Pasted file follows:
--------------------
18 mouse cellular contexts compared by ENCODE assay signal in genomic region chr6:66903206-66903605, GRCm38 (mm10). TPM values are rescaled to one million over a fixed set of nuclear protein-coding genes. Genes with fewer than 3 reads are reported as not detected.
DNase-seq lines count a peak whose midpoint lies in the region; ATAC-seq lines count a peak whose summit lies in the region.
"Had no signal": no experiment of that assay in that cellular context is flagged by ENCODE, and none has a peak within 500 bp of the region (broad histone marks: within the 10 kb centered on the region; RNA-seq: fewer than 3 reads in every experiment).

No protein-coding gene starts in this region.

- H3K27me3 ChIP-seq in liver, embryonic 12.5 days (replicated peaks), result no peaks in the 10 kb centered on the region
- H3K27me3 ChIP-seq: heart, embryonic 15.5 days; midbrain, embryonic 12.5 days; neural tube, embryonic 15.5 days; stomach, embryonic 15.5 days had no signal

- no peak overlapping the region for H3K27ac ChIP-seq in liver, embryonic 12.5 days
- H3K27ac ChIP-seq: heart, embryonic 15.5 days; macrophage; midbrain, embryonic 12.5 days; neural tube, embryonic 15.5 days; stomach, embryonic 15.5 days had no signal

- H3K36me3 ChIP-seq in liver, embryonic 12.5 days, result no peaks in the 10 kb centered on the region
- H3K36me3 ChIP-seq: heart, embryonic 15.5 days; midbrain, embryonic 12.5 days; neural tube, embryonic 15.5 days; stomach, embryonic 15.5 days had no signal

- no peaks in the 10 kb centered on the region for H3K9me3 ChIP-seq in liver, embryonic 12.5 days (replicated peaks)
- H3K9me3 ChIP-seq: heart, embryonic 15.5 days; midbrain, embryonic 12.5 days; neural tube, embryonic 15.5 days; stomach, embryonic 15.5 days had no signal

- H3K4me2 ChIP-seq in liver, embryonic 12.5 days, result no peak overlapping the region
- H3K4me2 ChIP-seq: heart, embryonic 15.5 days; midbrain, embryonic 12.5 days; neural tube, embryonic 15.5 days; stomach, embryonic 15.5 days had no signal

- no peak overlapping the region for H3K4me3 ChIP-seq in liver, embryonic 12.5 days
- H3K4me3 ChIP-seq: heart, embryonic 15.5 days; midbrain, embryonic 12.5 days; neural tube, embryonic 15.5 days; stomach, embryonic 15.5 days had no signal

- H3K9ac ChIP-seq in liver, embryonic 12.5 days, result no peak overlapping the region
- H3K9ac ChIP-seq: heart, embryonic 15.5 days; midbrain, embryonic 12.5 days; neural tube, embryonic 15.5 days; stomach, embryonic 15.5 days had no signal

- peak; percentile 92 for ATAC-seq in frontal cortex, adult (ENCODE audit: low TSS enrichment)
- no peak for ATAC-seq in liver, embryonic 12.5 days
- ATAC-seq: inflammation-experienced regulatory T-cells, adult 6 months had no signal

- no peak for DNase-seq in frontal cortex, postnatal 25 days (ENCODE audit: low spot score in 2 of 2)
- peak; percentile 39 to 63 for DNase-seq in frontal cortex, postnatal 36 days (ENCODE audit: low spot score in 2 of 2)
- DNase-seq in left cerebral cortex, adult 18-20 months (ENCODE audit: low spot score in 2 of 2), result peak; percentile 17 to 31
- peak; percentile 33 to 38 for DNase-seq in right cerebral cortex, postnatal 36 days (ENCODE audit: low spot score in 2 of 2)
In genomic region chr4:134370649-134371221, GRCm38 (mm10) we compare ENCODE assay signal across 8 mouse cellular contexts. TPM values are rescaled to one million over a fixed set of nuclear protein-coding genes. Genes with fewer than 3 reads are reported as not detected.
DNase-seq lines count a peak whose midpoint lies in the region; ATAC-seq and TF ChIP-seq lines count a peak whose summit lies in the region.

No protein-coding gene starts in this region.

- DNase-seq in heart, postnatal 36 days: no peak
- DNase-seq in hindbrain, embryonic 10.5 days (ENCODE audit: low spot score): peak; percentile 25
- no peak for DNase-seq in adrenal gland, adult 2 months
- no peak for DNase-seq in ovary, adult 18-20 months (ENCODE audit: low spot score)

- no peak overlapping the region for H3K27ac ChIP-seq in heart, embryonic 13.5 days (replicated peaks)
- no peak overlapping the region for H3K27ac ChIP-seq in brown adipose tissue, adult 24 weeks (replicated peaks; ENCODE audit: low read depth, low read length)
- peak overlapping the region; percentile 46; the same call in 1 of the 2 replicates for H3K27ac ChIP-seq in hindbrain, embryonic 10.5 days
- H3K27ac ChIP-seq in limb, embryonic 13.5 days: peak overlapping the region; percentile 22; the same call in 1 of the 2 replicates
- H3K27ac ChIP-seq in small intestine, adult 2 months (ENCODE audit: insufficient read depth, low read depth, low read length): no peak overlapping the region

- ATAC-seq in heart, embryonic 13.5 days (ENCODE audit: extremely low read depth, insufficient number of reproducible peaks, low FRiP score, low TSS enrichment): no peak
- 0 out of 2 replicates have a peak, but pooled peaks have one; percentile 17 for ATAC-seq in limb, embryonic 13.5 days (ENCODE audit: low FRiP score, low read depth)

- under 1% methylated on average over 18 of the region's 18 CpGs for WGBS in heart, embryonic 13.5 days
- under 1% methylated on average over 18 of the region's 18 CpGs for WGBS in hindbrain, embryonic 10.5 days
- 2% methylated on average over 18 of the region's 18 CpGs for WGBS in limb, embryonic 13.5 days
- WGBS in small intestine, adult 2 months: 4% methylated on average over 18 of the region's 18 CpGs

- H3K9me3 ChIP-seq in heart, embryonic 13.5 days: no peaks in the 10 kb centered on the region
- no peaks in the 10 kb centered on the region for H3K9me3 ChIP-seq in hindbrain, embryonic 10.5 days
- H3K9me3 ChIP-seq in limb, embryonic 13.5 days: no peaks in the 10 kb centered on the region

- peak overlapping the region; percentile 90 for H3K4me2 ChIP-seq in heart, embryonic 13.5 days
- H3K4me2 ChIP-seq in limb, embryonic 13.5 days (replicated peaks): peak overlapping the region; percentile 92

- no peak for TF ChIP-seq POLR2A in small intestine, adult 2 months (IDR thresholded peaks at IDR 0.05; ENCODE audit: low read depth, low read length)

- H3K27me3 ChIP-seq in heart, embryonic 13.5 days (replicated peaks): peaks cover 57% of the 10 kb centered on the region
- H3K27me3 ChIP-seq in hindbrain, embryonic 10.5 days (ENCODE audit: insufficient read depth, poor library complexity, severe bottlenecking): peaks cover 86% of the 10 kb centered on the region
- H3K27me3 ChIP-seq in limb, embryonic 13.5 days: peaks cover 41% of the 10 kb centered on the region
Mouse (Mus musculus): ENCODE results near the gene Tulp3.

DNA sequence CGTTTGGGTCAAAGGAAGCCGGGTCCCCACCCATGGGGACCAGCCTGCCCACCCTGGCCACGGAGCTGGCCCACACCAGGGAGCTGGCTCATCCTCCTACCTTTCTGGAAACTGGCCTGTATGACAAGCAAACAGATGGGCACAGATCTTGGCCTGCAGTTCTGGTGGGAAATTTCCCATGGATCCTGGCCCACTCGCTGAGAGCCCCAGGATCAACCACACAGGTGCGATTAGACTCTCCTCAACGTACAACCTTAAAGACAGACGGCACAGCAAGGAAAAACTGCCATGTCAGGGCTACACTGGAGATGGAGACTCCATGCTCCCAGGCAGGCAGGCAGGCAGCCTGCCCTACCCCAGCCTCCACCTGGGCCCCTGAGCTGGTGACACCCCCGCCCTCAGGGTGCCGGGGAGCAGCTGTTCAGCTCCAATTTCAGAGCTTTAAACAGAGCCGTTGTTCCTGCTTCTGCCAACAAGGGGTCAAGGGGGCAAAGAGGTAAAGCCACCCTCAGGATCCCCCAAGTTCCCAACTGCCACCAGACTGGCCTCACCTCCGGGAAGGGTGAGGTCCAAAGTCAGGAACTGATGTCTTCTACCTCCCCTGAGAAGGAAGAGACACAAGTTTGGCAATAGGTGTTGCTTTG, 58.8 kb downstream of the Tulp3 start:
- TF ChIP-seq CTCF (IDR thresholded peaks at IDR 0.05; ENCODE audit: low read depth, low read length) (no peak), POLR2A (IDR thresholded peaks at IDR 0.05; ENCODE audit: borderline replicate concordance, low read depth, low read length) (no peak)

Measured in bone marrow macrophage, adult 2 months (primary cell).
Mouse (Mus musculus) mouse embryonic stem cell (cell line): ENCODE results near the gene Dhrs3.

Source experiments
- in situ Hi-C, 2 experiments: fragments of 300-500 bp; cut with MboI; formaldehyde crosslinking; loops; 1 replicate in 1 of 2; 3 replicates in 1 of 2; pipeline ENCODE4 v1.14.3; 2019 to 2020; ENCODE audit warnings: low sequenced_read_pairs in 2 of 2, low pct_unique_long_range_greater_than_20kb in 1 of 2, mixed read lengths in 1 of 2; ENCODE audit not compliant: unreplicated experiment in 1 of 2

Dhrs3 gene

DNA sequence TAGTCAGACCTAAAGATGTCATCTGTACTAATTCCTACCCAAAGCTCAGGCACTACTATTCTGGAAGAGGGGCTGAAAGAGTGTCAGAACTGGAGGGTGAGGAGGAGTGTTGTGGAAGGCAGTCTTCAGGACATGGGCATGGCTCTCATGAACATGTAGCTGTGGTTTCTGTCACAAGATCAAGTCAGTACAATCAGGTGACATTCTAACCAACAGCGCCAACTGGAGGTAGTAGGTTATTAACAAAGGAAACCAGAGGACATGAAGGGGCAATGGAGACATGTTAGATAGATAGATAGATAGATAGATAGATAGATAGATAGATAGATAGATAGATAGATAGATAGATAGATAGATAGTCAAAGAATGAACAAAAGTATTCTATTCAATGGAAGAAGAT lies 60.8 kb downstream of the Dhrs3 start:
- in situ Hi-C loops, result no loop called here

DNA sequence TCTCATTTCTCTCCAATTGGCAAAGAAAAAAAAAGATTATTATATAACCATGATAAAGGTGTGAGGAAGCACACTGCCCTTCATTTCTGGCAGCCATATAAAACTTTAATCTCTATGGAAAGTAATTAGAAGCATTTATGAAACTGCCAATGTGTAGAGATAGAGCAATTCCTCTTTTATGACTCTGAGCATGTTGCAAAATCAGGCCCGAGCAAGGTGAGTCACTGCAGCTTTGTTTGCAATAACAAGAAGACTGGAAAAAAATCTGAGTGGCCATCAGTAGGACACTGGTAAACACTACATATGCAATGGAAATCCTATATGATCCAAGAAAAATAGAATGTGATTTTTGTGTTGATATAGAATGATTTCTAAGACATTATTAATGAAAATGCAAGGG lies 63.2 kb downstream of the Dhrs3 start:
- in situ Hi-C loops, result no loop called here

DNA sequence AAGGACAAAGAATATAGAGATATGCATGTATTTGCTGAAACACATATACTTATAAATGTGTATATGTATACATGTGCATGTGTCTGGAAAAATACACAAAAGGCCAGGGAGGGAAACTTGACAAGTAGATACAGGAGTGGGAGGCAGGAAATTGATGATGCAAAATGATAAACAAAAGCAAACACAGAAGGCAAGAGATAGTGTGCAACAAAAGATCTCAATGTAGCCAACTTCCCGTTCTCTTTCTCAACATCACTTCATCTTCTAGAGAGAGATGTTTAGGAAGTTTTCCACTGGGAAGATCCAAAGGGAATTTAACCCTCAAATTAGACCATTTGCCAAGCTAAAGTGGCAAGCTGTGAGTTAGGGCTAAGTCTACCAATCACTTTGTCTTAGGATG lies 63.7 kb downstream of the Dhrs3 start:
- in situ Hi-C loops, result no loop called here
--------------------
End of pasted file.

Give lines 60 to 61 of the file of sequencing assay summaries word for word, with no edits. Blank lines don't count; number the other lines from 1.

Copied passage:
Dhrs3 gene

DNA sequence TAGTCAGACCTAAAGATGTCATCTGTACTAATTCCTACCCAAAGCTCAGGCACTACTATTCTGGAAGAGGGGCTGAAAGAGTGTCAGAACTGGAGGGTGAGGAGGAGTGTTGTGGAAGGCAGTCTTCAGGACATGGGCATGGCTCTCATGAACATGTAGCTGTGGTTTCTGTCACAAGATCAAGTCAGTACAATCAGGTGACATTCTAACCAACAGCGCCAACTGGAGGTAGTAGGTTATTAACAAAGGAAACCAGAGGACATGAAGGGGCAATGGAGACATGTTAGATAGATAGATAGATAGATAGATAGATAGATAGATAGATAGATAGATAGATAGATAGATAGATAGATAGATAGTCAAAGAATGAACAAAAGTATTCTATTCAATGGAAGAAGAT lies 60.8 kb downstream of the Dhrs3 start: